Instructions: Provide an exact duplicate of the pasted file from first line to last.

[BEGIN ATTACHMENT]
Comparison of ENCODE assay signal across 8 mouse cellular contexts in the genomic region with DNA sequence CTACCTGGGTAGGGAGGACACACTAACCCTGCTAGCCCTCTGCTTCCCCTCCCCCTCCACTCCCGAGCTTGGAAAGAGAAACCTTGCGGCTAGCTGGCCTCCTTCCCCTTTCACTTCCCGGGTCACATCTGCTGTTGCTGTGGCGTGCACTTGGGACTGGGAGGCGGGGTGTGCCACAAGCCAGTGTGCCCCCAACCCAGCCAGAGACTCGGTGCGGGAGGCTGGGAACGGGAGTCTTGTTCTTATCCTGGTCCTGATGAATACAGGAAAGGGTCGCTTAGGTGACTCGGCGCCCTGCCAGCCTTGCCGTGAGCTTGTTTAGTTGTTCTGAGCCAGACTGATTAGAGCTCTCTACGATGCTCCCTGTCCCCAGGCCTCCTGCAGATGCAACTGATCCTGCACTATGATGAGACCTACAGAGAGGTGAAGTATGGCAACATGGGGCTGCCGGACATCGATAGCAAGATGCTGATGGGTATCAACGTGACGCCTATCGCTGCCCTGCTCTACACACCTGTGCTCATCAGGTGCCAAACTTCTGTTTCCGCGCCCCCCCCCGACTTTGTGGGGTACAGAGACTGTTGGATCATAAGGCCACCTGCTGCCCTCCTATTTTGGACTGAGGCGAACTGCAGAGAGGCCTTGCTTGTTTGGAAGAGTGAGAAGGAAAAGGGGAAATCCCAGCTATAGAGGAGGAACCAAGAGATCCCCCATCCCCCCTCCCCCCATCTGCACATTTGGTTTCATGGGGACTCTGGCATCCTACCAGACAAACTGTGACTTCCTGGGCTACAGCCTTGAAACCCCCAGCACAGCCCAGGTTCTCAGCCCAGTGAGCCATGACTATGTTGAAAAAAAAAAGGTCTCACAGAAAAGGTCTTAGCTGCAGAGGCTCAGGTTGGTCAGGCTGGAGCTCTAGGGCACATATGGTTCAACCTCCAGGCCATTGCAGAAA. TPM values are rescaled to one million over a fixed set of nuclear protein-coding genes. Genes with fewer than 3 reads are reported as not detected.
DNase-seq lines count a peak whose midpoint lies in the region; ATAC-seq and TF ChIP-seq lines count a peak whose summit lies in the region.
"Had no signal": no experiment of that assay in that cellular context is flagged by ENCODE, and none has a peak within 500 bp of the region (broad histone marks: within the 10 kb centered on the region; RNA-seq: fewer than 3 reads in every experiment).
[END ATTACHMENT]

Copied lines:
Comparison of ENCODE assay signal across 8 mouse cellular contexts in the genomic region with DNA sequence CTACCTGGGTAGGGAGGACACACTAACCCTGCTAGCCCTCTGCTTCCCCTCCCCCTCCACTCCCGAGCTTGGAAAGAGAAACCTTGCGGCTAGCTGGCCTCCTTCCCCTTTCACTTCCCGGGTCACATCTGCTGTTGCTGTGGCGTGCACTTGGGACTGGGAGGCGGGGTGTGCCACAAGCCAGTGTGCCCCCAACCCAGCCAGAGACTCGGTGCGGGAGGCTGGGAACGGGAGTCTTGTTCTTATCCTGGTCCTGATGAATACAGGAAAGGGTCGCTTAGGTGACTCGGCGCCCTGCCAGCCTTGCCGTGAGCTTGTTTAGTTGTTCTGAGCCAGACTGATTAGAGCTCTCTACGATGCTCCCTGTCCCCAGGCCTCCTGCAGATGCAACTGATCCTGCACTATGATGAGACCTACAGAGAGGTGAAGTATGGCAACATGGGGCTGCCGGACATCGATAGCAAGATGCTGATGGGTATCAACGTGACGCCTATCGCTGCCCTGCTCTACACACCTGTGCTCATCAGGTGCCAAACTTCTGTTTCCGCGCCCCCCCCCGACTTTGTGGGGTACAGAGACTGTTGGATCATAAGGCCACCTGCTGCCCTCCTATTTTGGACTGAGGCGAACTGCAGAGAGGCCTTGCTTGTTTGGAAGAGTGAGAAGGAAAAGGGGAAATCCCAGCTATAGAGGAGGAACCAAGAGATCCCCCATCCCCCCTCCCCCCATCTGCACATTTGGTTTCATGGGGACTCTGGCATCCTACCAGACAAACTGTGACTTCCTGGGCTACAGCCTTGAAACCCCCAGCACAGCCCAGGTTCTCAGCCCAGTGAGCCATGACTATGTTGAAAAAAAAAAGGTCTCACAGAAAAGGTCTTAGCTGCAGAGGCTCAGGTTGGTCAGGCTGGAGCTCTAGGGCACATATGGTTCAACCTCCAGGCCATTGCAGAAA. TPM values are rescaled to one million over a fixed set of nuclear protein-coding genes. Genes with fewer than 3 reads are reported as not detected.
DNase-seq lines count a peak whose midpoint lies in the region; ATAC-seq and TF ChIP-seq lines count a peak whose summit lies in the region.
"Had no signal": no experiment of that assay in that cellular context is flagged by ENCODE, and none has a peak within 500 bp of the region (broad histone marks: within the 10 kb centered on the region; RNA-seq: fewer than 3 reads in every experiment).